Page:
I think some of the posters have come close to answering this but to rephrase.
Idealised objects are infinitely rigid, bounce without deformation instantly and hence do through infinite accelleration doing so. However no real object can do this without breaking. Real objects deform, even if ever so slightly, so that infinite accelleration is avoided. So your bee deforms as it hits and “gradually” changes direction over a millisecond or two.

Why worry? At any instant the bee is not moving. Consequently, it cannot ever move. Ditto the train.

Incidentally, the “acceleration wave” passes through the bee at exactly the speed of sound in apê, UIVMM.

The front of the train deforms as the bee hits it, such that the point of initial contact decreases in velocity from 80 mph to 0 mph before bouncing back. The total time lapse is so small that the amount of deformation is minuscule and probably entirely unnoticeable.

Can’t you just use the impulse-momentum theorum to figure out the time? Give the train and bee a mass and figure out how long the train’s force needs to be applied before stopping the bee.


Not sure I understand the concept of a point in time having no duration. Intuitively I feel that any point shoud have some dimension. Whether it does or not is key to the overall question because it is at that single point in time that the paradox of something stationary attached to something moving exists.

No, the key to it is that nothing involved is absolutely rigid.

At the time the stopped bee is in contact with an area at the front of the train, that area is also stopped because it is flexing microscopically backwards compared to the rest of the train.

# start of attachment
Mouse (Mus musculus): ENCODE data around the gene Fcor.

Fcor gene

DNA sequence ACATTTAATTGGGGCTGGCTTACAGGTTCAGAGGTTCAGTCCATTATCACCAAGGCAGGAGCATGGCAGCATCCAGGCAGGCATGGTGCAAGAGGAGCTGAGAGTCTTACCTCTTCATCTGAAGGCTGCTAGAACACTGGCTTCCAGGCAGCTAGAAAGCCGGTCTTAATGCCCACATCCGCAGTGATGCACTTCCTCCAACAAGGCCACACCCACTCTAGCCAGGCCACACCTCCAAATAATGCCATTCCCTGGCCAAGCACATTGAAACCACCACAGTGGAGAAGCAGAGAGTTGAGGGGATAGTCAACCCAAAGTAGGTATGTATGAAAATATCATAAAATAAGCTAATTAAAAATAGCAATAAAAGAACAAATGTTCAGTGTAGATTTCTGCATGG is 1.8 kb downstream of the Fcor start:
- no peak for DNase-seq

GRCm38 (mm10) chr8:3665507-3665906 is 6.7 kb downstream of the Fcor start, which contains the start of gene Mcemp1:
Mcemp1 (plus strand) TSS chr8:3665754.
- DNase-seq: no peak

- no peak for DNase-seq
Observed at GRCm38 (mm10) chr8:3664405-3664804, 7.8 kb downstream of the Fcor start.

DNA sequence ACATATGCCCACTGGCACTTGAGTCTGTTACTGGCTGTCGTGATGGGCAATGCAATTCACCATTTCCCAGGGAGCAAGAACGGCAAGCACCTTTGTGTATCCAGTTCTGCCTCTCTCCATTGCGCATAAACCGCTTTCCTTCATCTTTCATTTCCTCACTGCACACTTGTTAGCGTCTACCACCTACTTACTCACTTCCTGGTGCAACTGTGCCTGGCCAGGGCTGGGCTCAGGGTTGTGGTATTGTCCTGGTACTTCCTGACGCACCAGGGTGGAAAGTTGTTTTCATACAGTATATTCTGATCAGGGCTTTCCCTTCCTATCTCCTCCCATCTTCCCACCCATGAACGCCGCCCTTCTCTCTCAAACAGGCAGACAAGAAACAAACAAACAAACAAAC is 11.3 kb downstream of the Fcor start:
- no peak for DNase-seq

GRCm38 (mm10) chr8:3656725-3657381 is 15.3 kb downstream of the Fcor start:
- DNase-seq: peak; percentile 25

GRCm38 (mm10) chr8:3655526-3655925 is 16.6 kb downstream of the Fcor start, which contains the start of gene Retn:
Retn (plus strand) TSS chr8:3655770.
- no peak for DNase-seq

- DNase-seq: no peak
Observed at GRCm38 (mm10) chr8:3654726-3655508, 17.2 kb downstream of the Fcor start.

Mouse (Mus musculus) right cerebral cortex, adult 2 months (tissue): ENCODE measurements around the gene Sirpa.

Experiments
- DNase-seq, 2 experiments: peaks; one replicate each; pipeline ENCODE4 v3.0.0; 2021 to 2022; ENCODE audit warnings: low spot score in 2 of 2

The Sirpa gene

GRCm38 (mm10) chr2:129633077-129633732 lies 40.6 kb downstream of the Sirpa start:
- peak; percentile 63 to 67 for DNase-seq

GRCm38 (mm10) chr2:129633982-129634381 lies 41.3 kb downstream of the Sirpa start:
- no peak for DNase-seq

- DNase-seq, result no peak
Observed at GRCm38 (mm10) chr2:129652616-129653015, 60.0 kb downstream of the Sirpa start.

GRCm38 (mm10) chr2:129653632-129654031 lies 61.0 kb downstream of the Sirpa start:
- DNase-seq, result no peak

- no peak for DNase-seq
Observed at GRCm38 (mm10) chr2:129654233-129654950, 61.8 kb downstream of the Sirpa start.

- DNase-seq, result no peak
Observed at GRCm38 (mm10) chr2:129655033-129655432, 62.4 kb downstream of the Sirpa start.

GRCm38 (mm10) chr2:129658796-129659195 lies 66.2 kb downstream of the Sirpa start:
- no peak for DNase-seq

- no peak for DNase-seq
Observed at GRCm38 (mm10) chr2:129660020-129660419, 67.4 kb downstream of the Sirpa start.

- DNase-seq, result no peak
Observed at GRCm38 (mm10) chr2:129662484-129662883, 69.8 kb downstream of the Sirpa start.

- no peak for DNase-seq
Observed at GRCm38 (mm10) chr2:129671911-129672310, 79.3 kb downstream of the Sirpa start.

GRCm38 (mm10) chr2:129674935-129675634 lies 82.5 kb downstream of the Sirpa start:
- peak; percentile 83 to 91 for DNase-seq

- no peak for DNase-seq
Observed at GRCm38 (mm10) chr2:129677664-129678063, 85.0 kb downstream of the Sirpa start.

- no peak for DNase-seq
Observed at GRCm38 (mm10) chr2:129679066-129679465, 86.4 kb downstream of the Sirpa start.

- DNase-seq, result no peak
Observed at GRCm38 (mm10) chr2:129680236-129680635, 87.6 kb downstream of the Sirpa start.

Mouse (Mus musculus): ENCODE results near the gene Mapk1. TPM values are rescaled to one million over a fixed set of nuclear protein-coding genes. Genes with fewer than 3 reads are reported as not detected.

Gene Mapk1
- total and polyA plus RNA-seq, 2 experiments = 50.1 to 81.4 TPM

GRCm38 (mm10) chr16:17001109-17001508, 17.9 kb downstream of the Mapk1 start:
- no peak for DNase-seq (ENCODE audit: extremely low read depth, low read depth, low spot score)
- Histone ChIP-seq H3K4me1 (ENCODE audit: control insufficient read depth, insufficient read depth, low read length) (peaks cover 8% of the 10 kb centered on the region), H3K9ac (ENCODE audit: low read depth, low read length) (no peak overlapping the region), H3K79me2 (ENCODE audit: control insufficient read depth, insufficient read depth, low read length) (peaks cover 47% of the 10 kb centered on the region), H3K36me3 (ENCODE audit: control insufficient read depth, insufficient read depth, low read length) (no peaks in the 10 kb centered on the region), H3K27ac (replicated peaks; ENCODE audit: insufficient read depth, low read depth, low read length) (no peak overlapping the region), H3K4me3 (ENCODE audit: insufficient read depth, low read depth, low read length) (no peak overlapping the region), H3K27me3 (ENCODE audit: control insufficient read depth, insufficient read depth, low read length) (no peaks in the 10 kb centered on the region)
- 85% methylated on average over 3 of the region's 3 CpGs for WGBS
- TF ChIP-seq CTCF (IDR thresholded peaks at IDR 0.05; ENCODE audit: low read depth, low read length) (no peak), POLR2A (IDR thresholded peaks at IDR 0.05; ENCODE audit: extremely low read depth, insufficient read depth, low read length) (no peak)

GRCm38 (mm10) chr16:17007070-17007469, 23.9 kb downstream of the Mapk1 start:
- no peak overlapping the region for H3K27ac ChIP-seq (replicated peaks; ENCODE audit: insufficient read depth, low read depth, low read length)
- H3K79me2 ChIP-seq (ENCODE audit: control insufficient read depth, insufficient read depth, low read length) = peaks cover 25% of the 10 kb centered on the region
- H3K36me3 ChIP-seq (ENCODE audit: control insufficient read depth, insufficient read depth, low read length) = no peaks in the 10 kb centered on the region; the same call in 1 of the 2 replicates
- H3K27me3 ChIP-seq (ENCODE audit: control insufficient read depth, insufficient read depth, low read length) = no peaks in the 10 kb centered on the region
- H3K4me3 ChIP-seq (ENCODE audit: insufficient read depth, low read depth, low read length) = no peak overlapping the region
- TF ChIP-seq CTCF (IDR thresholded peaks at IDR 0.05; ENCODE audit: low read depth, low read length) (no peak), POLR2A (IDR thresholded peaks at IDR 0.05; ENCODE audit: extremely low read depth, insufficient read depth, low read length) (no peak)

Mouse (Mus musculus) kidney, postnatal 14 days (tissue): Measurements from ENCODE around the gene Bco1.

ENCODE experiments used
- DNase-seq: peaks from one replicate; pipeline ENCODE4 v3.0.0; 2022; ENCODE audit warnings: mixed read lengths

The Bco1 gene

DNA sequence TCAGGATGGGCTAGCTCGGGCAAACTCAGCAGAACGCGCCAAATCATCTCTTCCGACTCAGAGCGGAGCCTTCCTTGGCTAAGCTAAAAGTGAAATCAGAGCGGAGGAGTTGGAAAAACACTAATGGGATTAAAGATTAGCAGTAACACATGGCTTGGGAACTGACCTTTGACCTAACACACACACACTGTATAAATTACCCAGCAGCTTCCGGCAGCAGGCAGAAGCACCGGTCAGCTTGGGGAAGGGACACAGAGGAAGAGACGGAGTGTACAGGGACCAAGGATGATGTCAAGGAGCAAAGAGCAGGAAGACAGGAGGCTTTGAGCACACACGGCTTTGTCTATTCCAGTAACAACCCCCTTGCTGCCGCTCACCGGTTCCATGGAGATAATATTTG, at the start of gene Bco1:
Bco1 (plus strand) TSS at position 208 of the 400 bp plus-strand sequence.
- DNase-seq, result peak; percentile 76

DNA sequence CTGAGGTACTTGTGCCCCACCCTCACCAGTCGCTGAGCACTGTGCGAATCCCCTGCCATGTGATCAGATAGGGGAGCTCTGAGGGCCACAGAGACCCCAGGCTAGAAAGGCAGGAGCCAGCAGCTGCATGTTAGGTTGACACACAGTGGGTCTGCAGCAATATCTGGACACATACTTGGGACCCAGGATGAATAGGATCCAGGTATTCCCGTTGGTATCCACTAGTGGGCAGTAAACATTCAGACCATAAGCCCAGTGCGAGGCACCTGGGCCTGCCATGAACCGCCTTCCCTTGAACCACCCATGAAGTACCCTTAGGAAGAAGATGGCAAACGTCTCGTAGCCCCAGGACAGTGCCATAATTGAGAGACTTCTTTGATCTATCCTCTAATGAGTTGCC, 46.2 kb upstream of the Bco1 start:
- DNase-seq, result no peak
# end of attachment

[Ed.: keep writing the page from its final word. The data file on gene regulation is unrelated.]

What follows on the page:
Contemplate **zut’s **example. Or, if it helps, imagine something even more more extreme than a soccer ball and a foot.

Imagine instead of a bee that a baseball is travelling east, and hits a train travelling west with a really soft trampoline on the front. The baseball hits the trampoline, and stretches the trampoline mat east, against the direction of the train. At one particular instant, the baseball is stationary as it transitions from travelling east to travelling west. At that moment, that part of the trampoline mat which is in contact with the baseball is also stationary, but it is joined to the rest of the mat and thence to the rest of the train by an elastic membrane. There is consequently no paradox in the momentarily stationary baseball being attached to the moving train.

The bee/train example scenario is precisely the same, it’s just that the flex in the front of the train is many, many orders of magnitude smaller, to an extent that makes it hard to imagine.

This one took me a while to picture and grasp the concept of non-rigid objects.
Even if the front of the train has a cast iron plate mounted to the front of it and the object is not a bee but a stainless steel ball bearing there is still deformation in both the ball bearing and the iron plate.
An extreme close up view will show individual bits of the bearing and the surface of the plate accelerating, decelerating, and even stopping at various points in time.
Because the small deformation in the iron plate is whats changing velocity (not the entire train) the rest of the train moves along at an unchanged constant velocity.

Your “intuition” and your “feeling” are irrelevant. A point, by definition, has no dimension. Doesn’t matter whether it’s time or space.

And a point (in time or in space) is a mathematical abstraction, which cannot be directly observed. Anything which can be observed has some duration in time, or extension in space. Points are useful objects to construct physical theories around, but no more, even if in our theories we treat them as really observable things.